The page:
Get Ready For A Christmas Countdown: Launch Of NASA’s ‘Extraordinary’ $10 Billion Space Telescope Has Been Delayed Again

By Jamie Carter, Contributor
The James Webb Space Telescope (JWST or Webb) will be the largest, most powerful telescope ever launched into space. Getty

The launch of the James Webb Space Telescope (JWST) has once again been delayed.

An international partnership between NASA, ESA, and the Canadian Space Agency (CSA), the first two space agencies announced separately today that the launch is now targeted for Saturday, December 18, 2021.

Webb, the largest, most powerful telescope ever launched into space, had formerly been planned to go skywards on October 31, 2021.

The reason for this new delay—the latest in a string of delays—is the heavy-lift rocket, Arianespace’s Ariane 5. After some technical issues in 2020 it successfully launched on July 20, 2021, and is now planned to launch again on October 22, 2021.

Webb will lift-off atop an Arianespace Ariane 5 rocket on Flight VA256 from the European spaceport to the northwest of Kourou in French Guiana, South America.

After successful completion of its final tests, NASA’s James Webb Space Telescope is seen here being prepared for shipment to its launch site. NASA/Chris Gunn

“We are on track, the spaceport is busy preparing for the arrival of this extraordinary payload, and the Ariane 5 elements for this launch are coming together,” said Daniel Neuenschwander, ESA Director of Space Transportation. “We are fully committed, with all Webb partners, to the success of this once-in-a-generation mission.”

The space telescope is designed to reveal the deepest secrets of our Universe, including how the first galaxies, stars and planets were born. It will orbit the second Lagrange point (L2), 900,000 miles/1.5 million kilometres behind Earth with respect to the Sun. From there its sunshield will be able to block light and heat from both the Sun and Earth from disturbing its observations.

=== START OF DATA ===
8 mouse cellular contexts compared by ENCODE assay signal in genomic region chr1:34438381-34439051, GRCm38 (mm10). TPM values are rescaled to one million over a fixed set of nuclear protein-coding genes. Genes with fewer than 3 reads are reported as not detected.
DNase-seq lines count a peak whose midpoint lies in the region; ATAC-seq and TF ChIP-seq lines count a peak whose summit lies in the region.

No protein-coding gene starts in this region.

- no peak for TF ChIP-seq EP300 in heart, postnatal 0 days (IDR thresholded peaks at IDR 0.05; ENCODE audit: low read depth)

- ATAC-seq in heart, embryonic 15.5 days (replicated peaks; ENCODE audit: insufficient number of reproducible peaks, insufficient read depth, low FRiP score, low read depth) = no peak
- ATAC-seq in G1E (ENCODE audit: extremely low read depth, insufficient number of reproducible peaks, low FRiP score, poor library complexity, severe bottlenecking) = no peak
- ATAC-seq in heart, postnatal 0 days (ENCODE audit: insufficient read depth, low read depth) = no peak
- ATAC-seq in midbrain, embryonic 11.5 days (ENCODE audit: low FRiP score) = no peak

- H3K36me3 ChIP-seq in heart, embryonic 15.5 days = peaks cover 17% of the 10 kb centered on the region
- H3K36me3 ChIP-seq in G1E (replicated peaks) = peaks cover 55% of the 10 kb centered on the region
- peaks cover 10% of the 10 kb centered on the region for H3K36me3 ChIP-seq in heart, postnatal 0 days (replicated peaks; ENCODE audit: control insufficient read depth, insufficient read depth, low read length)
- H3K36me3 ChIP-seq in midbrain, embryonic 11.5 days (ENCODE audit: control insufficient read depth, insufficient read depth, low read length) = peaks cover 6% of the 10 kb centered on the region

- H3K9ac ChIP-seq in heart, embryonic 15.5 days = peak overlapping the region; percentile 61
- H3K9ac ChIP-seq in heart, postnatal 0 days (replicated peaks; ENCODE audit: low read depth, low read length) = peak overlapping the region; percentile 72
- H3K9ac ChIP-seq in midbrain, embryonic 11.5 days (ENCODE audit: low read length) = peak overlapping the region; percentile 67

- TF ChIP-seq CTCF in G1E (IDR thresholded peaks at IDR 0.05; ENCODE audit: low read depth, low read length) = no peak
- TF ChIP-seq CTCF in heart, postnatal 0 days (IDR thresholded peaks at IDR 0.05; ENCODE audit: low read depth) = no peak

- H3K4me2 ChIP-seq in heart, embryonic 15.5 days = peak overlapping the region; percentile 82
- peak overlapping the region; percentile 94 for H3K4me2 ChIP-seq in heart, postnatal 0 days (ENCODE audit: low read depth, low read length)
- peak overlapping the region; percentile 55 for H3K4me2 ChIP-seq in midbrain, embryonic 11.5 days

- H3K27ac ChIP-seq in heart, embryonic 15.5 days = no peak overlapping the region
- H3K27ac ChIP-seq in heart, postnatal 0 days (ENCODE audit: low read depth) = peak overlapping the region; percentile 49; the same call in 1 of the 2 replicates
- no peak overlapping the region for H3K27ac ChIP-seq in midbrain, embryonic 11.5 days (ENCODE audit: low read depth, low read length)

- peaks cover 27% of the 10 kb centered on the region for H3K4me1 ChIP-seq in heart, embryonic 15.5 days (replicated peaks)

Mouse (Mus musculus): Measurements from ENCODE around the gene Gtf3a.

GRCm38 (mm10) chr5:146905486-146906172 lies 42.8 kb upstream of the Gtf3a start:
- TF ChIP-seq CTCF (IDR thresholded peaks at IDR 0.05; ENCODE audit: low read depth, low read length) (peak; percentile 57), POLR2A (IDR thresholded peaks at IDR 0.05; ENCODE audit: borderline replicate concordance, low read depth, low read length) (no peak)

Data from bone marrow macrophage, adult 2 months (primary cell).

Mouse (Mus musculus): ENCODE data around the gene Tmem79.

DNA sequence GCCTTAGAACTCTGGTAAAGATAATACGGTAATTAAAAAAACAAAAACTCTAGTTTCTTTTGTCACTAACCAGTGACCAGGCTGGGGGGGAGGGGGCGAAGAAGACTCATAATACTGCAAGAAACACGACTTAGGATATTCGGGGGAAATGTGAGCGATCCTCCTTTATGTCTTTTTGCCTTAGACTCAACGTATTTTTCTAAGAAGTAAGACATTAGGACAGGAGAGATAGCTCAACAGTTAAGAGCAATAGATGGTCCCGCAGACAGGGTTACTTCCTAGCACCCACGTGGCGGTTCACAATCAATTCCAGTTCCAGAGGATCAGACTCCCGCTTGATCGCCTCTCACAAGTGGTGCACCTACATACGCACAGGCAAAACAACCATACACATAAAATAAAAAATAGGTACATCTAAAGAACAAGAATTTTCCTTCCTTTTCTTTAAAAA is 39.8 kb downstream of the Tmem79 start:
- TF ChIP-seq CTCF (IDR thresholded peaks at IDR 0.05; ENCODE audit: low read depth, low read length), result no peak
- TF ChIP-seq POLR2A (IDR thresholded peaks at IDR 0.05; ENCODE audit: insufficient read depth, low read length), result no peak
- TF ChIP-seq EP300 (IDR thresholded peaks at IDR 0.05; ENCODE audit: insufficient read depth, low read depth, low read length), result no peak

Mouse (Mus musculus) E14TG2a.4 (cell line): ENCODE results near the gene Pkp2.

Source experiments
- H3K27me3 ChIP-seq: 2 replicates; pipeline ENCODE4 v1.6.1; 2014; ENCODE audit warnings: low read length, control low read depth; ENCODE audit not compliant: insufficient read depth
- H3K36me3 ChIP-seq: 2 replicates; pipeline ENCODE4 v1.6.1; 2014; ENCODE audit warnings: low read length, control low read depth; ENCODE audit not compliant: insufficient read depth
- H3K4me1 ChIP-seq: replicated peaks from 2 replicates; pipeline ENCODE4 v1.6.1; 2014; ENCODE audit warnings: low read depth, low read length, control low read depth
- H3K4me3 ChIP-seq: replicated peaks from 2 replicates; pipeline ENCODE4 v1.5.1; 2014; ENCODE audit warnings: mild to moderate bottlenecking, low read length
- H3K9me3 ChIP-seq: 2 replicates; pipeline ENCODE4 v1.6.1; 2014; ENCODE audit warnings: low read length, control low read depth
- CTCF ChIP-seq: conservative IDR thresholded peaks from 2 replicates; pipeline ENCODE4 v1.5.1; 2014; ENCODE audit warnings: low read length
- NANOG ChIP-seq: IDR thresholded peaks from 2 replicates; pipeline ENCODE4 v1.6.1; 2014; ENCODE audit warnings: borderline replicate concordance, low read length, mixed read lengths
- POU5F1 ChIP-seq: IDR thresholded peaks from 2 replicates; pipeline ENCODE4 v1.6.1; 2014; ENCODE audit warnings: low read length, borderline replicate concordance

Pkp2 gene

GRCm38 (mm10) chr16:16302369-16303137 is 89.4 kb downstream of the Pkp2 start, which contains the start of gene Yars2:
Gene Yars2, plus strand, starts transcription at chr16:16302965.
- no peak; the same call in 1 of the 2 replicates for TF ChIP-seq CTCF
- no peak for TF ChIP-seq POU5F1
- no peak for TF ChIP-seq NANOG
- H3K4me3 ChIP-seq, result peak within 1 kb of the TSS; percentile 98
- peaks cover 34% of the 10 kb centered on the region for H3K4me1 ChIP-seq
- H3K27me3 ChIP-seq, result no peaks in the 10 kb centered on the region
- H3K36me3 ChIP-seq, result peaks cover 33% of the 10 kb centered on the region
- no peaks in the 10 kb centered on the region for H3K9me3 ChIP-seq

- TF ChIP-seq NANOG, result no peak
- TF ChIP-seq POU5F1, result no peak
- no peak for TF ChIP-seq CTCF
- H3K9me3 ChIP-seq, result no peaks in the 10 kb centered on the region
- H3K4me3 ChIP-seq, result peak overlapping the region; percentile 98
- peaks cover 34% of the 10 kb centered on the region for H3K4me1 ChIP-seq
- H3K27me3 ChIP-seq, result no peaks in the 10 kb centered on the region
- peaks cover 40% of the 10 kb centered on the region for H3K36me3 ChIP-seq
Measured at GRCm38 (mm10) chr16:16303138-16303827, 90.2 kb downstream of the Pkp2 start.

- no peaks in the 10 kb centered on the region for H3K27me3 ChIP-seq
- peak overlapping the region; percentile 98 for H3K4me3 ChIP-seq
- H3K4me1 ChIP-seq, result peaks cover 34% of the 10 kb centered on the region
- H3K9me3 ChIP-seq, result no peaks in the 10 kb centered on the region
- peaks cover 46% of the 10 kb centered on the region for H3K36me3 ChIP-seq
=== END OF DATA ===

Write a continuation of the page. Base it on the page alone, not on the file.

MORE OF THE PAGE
An Ariane-5 rocket, carrying two telecommunication satellites blasts off on August 2, 2012 from the European space centre of Kourou, French Guiana. It will eventually place into orbit two geostationary telecommunication satellites — Intelsat-20 for international satellite operator Intelsat, and HYLAS 2 for European operator Avanti Communications. Intelsat-20, which weighs more than six tonnes, will provide a large number of telecommunication, video, telephone and data transmission services in Europe, the Middle East, Russia and Asia. AFP PHOTO / ESA / JM GUILLON - RESTRICTED TO EDITORIAL USE - MANDATORY CREDIT "AFP PHOTO / JM GUILLON" - NO MARKETING NO ADVERTISING CAMPAIGNS - DISTRIBUTED AS A SERVICE TO CLIENTS (Photo by - / ESA / AFP) (Photo by -/ESA/AFP via Getty Images) ESA/AFP via Getty Images

“Webb is an exemplary mission that signifies the epitome of perseverance,” said Gregory L. Robinson, Webb’s program director at NASA Headquarters in Washington. “We’ve overcome technical obstacles along the way as well as challenges during the coronavirus pandemic. I also am grateful for the steadfast support of Congress.”

“Now that we have an observatory and a rocket ready for launch, I am looking forward to the big day and the amazing science to come,” he added.

Webb is currently in its final stow configuration at Northrop Grumman’s facilities in Redondo Beach, California, and will be delivered to the European spaceport by the end of October.

Wishing you clear skies and wide eyes.


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